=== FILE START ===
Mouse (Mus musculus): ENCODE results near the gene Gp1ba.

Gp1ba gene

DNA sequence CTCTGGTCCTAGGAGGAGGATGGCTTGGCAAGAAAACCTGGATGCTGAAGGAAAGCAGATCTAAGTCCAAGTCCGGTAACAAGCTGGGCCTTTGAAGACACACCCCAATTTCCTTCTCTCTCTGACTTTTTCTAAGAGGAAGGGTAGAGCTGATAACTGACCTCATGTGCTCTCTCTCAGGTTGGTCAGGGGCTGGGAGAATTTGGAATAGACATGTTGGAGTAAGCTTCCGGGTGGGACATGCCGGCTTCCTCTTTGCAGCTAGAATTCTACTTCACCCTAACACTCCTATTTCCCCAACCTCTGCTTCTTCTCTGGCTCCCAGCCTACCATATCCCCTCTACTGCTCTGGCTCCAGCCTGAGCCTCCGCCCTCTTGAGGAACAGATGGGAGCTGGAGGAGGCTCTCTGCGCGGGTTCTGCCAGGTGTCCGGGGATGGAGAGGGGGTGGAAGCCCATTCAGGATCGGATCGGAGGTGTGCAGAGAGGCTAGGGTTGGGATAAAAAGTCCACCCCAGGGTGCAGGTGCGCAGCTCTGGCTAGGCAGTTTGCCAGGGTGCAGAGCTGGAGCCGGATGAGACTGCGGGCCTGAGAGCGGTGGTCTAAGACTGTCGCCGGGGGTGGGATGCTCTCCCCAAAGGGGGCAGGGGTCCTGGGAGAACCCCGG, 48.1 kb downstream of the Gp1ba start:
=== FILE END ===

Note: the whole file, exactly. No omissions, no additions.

Mouse (Mus musculus): ENCODE results near the gene Gp1ba.

Gp1ba gene

DNA sequence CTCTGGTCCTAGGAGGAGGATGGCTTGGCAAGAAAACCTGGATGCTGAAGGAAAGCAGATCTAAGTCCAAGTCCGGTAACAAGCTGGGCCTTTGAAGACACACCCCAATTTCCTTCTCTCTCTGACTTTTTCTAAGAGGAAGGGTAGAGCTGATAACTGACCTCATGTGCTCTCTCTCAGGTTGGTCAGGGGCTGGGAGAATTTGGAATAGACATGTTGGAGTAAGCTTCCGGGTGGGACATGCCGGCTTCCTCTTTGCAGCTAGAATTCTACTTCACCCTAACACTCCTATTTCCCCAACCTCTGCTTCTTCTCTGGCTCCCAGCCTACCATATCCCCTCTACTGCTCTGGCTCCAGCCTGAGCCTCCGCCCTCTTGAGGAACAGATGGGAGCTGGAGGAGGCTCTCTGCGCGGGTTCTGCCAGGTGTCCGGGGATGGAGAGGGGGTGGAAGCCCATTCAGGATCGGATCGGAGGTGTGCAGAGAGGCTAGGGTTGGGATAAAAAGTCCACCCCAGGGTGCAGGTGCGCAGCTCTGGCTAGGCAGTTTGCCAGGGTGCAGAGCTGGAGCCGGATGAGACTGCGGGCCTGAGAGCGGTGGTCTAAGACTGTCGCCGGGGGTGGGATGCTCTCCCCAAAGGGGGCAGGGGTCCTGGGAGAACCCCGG, 48.1 kb downstream of the Gp1ba start: